Today I am sporting a repeated background image, specifically no.5 in a range of 126 from www.squidfingers.com. Never one to miss a bandwagon. Not sure I like it or not yet so make the most of it because it might disappear before you know it.
(Novelty wore off very quickly)
I couldn’t get vncserver to start using command vncserver – it wasn’t recognised. Closer inspection showed that I only had the viewer, not the server installed. I downloaded the latest rpm from the vnc site (which contains both viewer and server), uninstalled the vnc viewer and installed the rpm
rpm -i myrpm.rpm
rpm -e myprogramname (or something similar!)
I was struck by an idea this lunchtime, whilst attempting to watch a "video choice" (choice? since when – i’d much rather read about it) video on the bbc news site allegedly about a farmer who has struck oil in Hampshire. I realised that I have thought of the perfect way to simulate the experience of watching one of these highly compressed postage stamp size videos.
For the experiment you will need:-
- 3 or 4 marbles
- plastic toy telescope
- cheap cider (preferably "white lightning")
- an assistant
First, share the bottle of cider – don’t worry if you can’t finish it, a couple of hearty swigs should have your senses suitably distorted. Then, your assistant should put the marbles in their mouth and start talking – it doesn’t matter what they say, just as long as they can produce an incomprehensible mono type of sound. Finally, look through the wrong end of the telescope and start wandering round.
You can vary the distance between you and your assistant, just as long as they are in earshot. You might want to approach passers by to get some more people in shot, just for authenticity. Reassure anybody you do approach that their face is completely indistinguishable from anybody elses.
If you can understand what the f**k is going on then the simulation has failed – try drinking more cider.
an interesting multi-mix digital music format called DI has been launched according to this article at the register. It seems that the format contains multiple tracks like you would have in a cubase project, with the ability to use loops and alternative parts e.g. alternative vocal track. It uses a proprietary player, which is free. The idea is that you record in the normal way then import, rather than mix, the final version into this format.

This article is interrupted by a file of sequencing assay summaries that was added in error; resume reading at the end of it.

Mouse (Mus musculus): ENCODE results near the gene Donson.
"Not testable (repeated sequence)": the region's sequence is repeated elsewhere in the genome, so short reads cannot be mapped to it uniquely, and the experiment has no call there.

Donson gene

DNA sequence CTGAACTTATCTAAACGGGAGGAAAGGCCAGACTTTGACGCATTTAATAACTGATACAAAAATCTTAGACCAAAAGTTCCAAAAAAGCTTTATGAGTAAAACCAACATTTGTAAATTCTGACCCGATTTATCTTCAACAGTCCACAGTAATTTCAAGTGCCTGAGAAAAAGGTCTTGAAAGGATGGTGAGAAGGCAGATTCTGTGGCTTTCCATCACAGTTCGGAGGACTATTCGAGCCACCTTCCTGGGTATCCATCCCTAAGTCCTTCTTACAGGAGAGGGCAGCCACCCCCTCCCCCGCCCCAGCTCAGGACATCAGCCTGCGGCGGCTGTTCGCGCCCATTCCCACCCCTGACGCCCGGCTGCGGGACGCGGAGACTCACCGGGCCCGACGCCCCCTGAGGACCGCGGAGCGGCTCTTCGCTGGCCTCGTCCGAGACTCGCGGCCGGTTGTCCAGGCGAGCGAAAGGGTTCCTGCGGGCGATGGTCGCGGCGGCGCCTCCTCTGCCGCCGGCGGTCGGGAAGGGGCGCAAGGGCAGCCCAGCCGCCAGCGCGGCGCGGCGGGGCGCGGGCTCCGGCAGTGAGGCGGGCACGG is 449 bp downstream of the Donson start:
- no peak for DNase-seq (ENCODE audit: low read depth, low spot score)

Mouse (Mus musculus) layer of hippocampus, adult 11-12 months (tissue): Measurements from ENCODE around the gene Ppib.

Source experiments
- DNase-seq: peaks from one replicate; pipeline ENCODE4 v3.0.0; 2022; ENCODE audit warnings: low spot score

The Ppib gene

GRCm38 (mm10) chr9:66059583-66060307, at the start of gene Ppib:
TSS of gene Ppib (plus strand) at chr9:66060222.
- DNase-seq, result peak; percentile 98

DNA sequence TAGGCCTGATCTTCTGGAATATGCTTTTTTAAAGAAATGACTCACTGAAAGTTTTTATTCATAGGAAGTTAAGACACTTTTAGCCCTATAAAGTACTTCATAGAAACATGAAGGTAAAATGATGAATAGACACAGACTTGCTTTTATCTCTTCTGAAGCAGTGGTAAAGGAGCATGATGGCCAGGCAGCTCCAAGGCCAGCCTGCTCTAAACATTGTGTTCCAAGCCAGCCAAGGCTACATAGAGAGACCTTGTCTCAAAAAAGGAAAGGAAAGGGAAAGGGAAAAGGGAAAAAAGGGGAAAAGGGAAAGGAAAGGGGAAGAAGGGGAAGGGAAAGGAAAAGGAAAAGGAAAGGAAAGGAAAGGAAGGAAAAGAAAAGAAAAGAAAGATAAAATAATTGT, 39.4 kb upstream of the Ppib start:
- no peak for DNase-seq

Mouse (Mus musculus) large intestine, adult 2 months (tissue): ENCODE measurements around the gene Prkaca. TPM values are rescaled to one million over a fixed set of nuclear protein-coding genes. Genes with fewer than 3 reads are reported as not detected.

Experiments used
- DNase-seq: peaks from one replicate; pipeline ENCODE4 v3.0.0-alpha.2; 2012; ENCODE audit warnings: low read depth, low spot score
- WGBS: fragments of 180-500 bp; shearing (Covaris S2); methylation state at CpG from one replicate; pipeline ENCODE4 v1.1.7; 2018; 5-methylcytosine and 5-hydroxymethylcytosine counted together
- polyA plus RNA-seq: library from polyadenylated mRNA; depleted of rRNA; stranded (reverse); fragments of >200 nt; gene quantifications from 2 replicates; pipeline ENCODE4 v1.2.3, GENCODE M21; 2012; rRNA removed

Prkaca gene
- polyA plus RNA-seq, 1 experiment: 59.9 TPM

if the page doesn’t explode temporarily it will be a miracle
it’s a miracle
bloggers run out of things to say. so they resort to blogging about blogs. or blogging blogs about blogs like i’m doing now.
This is my last week with broadband at home. As of next week I will be hogging the phone line again and closing my browser in disgust when a page doesn’t load instantly. I think it will be a bit of a culture shock.
So why? well the main reason is money – £25 a month might not seem a lot for a dual-income household and arguably I could end up building up these sort of charges on my phone bill if I have cause to use the internet a lot at home, but I resent paying that amount for a service I don’t think I am getting £300 a years value out of.
Also I spend too much time sat in front of a computer – I spend eight hours a day monday to friday tapping away at a keyboard and making myself shortsighted staring at a screen right in front of my face, and with my always-on connection at home I seem to be unable to resist the urge check my email everytime I walk from the living room to the kitchen.
I don’t download music and films as a rule, not for moral reasons but because of the lack of quality that seems to be the norm, so i’m not going to miss that.
once upon a time someone early on in the development of the web came up with the idea of making hyperlinks within a web page appear as a different colour to the rest of the text. Then at a later date (probably – i’m guessing now), arrived the concept of links appearing as a different colour if they had already been visited.
This is a useful feature as it allows you to see where you have been, therefore stops you going round in circles in your endless search for information. Or maybe when you are in a bored haze clicking frenzy like I was at lunchtime.
When CSS 1.0 arrived, we were given the ability to control these styles, and many designers opted to make visited links look the same as non-visited links, just for consistency, thus removing this once useful feature.
At time of writing I have left my visited links to show their default colours, and I have to admit it does make the page look a bit ugly, and I was wondering what to do about it, when I saw this idea of applying a background image for visited links, making them look sort of crossed-out.(Tip: click on one of the links then go back to the page where the link was).
Nice, might blatantly copy that idea one day.